Expiration Day by William Campbell Powell

Thank you to the publisher, Macmillan-Tor/Forge, who provided me a free copy through Netgalley for an honest review. Expiration Day is available now.

Here’s the description:

It is the year 2049, and humanity is on the brink of extinction….

 Tania Deeley has always been told that she’s a rarity: a human child in a world where most children are sophisticated androids manufactured by Oxted Corporation. When a decline in global fertility ensued, it was the creation of these near-perfect human copies called teknoids that helped to prevent the utter collapse of society.

 Though she has always been aware of the existence of teknoids, it is not until her first day at The Lady Maud High School for Girls that Tania realizes that her best friend, Siân, may be one. Returning home from the summer holiday, she is shocked by how much Siân has changed. Is it possible that these changes were engineered by Oxted? And if Siân could be a teknoid, how many others in Tania’s life are not real?

 Driven by the need to understand what sets teknoids apart from their human counterparts, Tania begins to seek answers. But time is running out. For everyone knows that on their eighteenth “birthdays,” teknoids must be returned to Oxted—never to be heard from again.

 Told in diary format, Expiration Day is the powerful and poignant story of a young girl coming of age and discovering what it means to be truly human by a talented debut novelist.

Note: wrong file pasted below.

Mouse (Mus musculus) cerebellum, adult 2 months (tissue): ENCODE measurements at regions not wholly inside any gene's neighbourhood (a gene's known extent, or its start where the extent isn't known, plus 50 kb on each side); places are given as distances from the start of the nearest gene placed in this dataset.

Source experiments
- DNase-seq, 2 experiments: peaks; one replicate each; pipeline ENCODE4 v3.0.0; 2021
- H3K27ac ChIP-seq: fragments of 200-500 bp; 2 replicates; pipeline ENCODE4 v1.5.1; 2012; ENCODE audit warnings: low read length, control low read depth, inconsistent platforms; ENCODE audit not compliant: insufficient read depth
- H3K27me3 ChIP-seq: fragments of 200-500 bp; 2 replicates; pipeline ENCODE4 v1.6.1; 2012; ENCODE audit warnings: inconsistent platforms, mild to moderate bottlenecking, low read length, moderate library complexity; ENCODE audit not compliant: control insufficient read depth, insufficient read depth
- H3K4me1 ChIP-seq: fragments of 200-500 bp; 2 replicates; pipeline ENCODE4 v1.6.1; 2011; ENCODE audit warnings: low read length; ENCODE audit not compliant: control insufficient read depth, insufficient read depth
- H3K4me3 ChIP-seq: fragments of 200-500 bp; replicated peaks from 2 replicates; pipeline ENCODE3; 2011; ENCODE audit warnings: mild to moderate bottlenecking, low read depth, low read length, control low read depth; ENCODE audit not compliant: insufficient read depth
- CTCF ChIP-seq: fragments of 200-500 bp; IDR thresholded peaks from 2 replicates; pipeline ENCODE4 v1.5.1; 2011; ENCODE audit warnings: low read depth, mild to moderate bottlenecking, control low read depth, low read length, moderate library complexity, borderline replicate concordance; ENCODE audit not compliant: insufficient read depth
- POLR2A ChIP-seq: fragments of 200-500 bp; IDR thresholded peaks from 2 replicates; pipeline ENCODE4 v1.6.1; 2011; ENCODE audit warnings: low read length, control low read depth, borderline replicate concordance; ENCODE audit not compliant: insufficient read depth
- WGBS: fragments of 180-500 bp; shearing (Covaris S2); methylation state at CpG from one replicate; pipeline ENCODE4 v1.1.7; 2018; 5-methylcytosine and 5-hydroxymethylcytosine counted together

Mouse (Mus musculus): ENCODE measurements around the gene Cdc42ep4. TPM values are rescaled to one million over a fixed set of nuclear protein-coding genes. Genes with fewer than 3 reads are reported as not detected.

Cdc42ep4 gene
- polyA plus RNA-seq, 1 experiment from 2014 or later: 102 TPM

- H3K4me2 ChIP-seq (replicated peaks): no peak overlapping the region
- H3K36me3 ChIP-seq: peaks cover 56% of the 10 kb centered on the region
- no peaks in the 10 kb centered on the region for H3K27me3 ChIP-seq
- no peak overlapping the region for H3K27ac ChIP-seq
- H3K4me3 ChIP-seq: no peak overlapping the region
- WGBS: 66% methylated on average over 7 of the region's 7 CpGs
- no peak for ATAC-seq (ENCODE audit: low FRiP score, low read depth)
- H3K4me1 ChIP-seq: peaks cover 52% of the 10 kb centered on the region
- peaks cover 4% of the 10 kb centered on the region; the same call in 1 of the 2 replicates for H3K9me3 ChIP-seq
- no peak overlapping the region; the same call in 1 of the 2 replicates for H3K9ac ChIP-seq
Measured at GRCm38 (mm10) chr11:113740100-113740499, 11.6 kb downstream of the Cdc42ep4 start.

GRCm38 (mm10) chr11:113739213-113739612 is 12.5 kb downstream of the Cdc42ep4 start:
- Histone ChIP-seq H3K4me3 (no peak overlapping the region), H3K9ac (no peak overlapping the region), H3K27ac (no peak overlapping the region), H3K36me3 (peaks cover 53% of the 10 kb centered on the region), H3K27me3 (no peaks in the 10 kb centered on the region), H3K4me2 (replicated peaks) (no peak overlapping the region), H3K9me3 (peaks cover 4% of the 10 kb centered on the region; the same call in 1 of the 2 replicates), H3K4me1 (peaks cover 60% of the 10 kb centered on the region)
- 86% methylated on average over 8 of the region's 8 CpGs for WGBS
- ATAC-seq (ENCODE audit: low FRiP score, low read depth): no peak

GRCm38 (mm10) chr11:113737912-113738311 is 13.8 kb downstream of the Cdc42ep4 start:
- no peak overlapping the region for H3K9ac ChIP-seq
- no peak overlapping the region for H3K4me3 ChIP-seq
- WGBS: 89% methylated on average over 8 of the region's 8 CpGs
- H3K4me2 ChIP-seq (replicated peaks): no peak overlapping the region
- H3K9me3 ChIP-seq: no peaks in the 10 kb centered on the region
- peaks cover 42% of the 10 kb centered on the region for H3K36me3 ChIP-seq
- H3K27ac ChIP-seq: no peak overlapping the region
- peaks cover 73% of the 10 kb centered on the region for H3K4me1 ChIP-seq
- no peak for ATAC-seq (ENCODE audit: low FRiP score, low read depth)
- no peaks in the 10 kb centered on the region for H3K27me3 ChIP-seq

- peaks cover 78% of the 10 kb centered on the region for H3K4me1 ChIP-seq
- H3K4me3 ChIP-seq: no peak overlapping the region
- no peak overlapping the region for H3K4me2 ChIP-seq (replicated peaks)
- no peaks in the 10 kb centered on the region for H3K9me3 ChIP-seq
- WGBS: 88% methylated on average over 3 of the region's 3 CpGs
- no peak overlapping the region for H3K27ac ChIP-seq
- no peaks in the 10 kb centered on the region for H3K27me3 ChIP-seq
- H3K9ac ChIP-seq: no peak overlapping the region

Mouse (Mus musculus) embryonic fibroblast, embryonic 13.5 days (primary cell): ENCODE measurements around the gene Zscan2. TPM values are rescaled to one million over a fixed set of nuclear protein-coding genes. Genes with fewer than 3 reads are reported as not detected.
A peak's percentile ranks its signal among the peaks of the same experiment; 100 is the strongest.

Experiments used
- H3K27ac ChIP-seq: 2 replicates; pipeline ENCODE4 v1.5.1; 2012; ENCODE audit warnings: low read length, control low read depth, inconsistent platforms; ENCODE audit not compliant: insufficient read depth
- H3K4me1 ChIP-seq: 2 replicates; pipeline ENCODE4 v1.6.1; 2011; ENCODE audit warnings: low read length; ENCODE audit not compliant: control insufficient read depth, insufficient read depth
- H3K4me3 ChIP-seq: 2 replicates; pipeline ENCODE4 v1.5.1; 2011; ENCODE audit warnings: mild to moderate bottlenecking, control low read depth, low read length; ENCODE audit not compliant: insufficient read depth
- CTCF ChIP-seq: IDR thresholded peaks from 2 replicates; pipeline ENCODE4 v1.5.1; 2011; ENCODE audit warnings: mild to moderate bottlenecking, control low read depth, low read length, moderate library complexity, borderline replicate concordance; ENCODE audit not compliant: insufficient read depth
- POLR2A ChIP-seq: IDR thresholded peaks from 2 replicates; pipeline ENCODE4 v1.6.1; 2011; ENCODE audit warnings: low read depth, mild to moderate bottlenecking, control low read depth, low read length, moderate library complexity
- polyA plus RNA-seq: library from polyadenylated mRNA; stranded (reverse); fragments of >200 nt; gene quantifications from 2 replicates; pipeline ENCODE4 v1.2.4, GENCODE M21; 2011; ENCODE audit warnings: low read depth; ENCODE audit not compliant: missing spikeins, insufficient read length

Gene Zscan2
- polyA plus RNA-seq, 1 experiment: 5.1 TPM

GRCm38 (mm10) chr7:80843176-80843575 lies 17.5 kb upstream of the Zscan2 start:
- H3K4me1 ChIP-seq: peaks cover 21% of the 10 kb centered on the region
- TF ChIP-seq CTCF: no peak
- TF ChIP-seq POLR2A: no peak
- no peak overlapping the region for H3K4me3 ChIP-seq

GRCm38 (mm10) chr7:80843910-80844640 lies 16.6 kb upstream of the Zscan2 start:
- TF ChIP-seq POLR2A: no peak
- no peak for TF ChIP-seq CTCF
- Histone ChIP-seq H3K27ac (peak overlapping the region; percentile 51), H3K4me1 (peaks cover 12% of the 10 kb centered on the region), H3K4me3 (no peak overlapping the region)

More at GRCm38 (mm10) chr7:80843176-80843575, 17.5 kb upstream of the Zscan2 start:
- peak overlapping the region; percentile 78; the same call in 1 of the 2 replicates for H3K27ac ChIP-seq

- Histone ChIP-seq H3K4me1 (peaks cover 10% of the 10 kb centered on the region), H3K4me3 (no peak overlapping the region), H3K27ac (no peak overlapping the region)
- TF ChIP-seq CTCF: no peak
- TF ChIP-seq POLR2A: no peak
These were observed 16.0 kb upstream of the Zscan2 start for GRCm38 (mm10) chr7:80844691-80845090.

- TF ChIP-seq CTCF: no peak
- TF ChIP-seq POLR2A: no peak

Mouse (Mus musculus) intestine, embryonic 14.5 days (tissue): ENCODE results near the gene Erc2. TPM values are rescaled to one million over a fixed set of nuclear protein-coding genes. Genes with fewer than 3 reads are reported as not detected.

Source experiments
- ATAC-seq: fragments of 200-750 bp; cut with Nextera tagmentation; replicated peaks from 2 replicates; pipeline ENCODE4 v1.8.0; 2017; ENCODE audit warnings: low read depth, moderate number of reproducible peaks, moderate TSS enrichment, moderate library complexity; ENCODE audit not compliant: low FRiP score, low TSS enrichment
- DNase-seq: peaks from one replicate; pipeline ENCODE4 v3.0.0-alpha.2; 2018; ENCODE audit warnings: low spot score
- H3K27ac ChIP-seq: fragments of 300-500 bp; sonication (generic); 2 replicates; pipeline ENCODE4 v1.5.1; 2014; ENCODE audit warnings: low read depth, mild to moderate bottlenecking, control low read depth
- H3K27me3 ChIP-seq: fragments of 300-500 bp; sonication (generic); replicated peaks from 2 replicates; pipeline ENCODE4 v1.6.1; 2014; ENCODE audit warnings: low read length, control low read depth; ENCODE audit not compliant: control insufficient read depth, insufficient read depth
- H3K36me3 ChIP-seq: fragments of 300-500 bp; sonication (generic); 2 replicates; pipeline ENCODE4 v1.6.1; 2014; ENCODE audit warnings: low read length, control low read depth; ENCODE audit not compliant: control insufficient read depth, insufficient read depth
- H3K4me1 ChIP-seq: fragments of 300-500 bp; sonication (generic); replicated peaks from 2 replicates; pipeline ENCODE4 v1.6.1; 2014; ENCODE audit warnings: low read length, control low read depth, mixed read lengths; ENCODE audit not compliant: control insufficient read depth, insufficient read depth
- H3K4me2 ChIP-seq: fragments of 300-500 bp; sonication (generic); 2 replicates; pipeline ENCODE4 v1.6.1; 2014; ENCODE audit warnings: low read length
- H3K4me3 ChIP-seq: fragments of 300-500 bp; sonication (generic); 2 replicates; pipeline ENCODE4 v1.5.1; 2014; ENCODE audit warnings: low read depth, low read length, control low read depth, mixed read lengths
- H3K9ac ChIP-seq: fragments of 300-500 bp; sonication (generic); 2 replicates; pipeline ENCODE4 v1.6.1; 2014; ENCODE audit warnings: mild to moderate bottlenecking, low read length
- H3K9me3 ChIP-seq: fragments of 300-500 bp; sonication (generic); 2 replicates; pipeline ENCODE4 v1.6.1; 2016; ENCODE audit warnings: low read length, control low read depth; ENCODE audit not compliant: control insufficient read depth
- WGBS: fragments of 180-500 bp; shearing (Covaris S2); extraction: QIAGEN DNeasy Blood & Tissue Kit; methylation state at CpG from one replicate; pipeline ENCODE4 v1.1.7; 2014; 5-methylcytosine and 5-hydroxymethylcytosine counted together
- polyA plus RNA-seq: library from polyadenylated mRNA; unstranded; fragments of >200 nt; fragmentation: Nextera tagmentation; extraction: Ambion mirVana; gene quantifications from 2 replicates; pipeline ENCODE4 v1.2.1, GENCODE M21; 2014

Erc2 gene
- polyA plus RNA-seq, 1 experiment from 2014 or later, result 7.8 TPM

My review:

What I’d Pay: $12

This book took on a serious question, what it means to be human, from the accessible perspective of a young girl. It’s told in the form of her diary entries, which is a format I personally enjoy. While the action happens off the page, filtering it through the main character’s voice gave me much more insight into exactly what the character was thinking and feeling, something that became incredibly important in the context of the plot. There are breaks in the narrative in the form of short entries by a future being who is reading her diary and reflecting on her account. It’s interesting because, as the reader, you are not the only one reading her diary. I’ve never come across that in this type of novel and I thought it was very unique.

It’s difficult to discuss the plot without some major spoilers! But, I will try. For the most part, this is a slow-moving, coming-of-age story about a young girl going through her formative teen years. But it’s the constant, driving question of whether robots can be considered humans and the looming deadline when the robot-replacement children will be recycled, that moves the plot along. Despite the relatively slow pacing, there are some jumps forward in time and a few twists that really took me by surprise. The main character’s experiences and interactions with her family, friends, and the larger community reveal important information about the fascinating, futuristic setting of the book; but, I did want a little more detail on the history to flesh out the world-building. For instance, the cities are divided into colored zones indicating their level of safety, and while it’s clear that Red Zones are much more dangerous than Yellow Zones, there was never any explanation as to how they were established or what they really mean.  I understood enough to get through the story, but I would have liked more details about the world overall.